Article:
A nice touch is the way the load floor folds like an iPad case, to enable different or loose loads to be separated over what is effectively a double-floored space. Also pleasant is the use of the old block-serif V O L V O font on the dark lower-hatch glass, triple- spaced just as it was in the era of that lovely old P1800.
That other area of dark-tinted glass, the Volvo's roof, helps give it its low-slung look. Models without it look a little naked, truth be known,though not disastrously so.
As well as the safety-belt pre- tensioners that everyone has these days, the V40 adds whiplash protection, a driver's knee airbag, rollover protection with inflatable curtains and a pre-crash preparation set-up that cinches you taultly in position if sensors deem it prudent to do so.
The new model also uses Volvo's laser-sensored city safety system, which can stop the car at speeds up to 50kmh if an impact is predicted. Further to that, a radar and camera-based system detects wandering pedestrians, warns the driver and if required, will apply the brakes.
If a contact does occur, the V40 deploys an airbag under the bonnet to cushion impact by raising the lid to generate a crush zone that really could save the life of a jaywalker. There is also a rear cross-traffic detector, which alerts you when you are reversing out into traffic and a new 'intelligent' cruise control, that will brake the car if required when behind a car that's changing speed right down to a halt if necessary.
The V40 petrol engines consist of 110kW T3 and 133kW T4 versions of Ford's 1.6-litre EcoBoost turbo unit, as well as two of its own fives, a 2.0-litre T4 making 133kW and a 2.5-litre T5 with 188kW on tap. The diesel range is made up of a 84kW D2 1.6-litre four and 110Kw D4 and 130kW D5 2.0-litre fives.
Volvo admits that this front- drive range could gain all-wheel drive in the future, as well as Ford's World Engine of the Year EcoBoost one-litre triple. When our line-up arrives in October, we'll have an initial batch of D4 automatics and manuals, with petrol engines arriving some time next year.
With the D5 and D2 engines only available at launch in Europe, it was obviously the turbo-diesel five six-speed automatic that was the star, emitting a delightful five- cylinder gurgle and feeling very quick. The smaller D2 unit was not well suited to its manual-only launch transmission, being peaky and a little lethargic at lower revolutions. A powershift electronic double-clutch transmission would be a good move here and though it's not available just yet, the chances are it will be in the near future.
I was a little vexed that the European market's 1.6-litre EcoBoost four isn't to be made available with an automatic or powershift yet either, though it has been promised and Volvo New Zealand will be glad to have it as a range-starter when it becomes available. After all, Audi, BMW and Mercedes-Benz will all offer small two-pedal petrol units at the start of their line-ups in this segment.
Using the Focus III's MacPherson-strut front and control-blade independent rear underpinnings as a starting point, Volvo couldn't really go wrong for handling. However, the whole car feels better insulated and quieter than the Ford, through using more advanced damping units and extra-stiff location around the steering column.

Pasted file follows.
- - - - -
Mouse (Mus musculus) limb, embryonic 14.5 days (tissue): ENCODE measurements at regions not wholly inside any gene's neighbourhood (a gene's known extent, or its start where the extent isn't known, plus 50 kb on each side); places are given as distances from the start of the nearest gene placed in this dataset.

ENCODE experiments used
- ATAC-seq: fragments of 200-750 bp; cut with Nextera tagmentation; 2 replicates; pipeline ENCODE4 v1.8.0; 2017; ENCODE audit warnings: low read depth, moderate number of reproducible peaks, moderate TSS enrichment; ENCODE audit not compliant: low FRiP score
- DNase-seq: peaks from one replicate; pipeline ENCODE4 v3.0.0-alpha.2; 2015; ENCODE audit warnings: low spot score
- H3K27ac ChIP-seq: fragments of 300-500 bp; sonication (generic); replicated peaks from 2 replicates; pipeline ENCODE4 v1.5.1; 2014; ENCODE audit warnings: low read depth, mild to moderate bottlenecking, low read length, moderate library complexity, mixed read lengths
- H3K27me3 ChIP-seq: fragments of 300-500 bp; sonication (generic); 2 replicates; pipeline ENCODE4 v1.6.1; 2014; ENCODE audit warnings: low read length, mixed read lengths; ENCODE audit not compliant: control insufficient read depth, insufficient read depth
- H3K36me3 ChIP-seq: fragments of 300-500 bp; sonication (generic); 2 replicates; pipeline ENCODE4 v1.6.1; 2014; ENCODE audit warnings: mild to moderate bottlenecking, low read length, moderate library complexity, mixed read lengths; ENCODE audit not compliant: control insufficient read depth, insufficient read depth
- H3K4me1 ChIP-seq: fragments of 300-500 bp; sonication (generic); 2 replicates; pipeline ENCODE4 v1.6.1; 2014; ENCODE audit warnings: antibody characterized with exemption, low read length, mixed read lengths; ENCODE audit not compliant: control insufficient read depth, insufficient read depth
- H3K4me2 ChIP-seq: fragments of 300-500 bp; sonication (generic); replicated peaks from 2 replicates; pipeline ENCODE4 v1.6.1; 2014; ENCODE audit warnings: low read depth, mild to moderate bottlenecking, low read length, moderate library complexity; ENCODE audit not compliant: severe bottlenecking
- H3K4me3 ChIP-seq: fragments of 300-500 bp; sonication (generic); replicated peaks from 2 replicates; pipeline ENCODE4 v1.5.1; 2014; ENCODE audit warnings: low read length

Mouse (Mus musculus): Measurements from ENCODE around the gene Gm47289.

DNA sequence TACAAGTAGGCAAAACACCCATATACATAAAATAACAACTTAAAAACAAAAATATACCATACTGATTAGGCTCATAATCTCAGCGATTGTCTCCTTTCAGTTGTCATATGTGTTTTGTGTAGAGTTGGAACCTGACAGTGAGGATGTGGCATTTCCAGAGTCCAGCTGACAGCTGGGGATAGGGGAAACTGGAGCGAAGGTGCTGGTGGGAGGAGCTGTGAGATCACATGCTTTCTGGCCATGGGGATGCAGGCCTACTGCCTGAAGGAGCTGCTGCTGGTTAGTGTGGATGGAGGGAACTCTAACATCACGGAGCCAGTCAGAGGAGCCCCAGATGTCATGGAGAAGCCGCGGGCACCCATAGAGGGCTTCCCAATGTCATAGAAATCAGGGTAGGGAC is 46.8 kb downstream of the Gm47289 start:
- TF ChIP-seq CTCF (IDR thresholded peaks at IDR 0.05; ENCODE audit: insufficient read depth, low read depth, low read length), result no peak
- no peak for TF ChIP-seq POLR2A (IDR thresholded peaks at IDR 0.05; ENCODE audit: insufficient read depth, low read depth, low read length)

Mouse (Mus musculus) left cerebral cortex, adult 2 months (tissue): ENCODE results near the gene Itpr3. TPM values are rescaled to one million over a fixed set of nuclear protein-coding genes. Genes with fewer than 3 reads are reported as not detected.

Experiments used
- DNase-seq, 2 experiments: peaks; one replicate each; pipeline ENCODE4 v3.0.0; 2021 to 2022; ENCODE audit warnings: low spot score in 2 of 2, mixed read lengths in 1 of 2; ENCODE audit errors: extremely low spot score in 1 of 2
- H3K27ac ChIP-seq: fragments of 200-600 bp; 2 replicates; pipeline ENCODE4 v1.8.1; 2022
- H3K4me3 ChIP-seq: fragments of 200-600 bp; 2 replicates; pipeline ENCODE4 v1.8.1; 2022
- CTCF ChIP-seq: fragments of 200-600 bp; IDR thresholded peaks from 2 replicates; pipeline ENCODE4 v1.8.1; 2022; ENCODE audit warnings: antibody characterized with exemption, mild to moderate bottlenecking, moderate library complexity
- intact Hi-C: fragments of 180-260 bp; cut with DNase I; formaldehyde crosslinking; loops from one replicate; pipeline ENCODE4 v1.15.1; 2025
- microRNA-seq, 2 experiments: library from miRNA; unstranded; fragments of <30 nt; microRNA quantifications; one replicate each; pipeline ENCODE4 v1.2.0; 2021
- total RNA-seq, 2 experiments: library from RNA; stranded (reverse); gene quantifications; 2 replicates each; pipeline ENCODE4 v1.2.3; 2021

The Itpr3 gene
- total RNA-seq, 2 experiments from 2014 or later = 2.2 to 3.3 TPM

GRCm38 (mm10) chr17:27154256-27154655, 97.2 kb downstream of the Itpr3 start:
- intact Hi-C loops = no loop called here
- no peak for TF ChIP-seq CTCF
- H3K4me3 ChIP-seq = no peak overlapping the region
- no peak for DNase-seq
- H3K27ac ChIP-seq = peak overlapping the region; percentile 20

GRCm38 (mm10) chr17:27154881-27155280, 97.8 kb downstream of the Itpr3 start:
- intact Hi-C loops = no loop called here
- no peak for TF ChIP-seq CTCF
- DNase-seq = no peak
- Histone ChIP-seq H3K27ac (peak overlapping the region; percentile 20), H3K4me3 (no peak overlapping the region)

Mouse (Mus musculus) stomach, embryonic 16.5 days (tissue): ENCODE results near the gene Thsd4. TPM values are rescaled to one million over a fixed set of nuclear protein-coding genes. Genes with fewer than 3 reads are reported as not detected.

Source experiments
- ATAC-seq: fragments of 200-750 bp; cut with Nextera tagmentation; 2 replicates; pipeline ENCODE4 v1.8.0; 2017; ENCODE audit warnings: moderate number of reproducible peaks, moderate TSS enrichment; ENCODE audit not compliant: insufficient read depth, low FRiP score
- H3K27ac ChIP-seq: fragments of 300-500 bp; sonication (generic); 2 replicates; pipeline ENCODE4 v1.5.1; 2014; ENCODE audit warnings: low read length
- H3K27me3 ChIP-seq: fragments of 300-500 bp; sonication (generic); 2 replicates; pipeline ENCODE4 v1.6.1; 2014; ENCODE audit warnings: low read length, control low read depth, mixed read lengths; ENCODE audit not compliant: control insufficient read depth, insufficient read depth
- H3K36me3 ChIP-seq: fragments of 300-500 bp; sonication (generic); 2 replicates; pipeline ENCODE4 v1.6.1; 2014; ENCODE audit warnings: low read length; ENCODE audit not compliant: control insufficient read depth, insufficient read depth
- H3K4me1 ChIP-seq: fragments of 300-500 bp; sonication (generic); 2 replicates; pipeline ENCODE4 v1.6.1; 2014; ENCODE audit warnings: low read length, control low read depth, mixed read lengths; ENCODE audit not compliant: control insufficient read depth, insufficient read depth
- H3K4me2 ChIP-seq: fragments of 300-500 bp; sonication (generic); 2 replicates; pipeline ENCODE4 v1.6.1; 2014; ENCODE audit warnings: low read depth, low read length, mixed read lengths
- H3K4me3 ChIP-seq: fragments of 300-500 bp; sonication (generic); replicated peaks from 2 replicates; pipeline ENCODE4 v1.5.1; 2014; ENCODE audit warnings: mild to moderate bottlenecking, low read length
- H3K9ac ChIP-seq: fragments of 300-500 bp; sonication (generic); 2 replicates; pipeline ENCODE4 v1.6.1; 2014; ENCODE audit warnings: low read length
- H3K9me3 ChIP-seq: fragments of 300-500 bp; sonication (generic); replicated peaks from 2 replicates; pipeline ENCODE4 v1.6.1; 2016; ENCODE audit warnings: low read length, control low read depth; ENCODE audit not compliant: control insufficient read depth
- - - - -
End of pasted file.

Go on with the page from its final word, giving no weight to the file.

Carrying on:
It's the car's chassis that really impresses when driving this car, whether it's with the low-powered four or the charismatic five. The implacable nature of the suspension over broken roads, shattered surfaces and wicked changes of camber is to be celebrated. It appears that Volvo has taken what is acknowledged as one of the best-handling chassis in the business and made it into something that I for one can't imagine the Audi and BMW getting close to - especially in terms of ride quality.
The electrically assisted steering is able to be set with three different weights, with the middle 'normal' setting offering just the right heft for me. The adjustment is an option, and as you have to stop the car to switch between modes, it's unlikely to get as much use as Fiat's systems which can be changed while driving. It's not a box I'd tick, anyway.
Many will suggest that Volvo has a cheek aiming itself directly at the incumbent Germans in the posh hatch segment, but they'd be wrong. With an amazingly good chassis - Volvo's best ever - and levels of refinement and poise that almost makes it feel like a limo, the Volvo manages to combine comfort, class and safety into a very compelling package indeed.
I'm a tad disappointed that the initial batch of manual and auto five-cylinder diesels will probably place the range's pricing a little high for starters, though if they can start the D4 below $50,000 it will be compelling value and worth every cent.
My wish-list would be for a D2 and T3 entry-point diesel and petrol fours with automatic options so that the V40 can kick- start the game change here that the range is capable of.
The V40 is huge achievement, and shoppers for the usual German suspects in the premium hatch sector, should include the Swedish brand on their checklist as a safe bet too.
Taranaki Daily News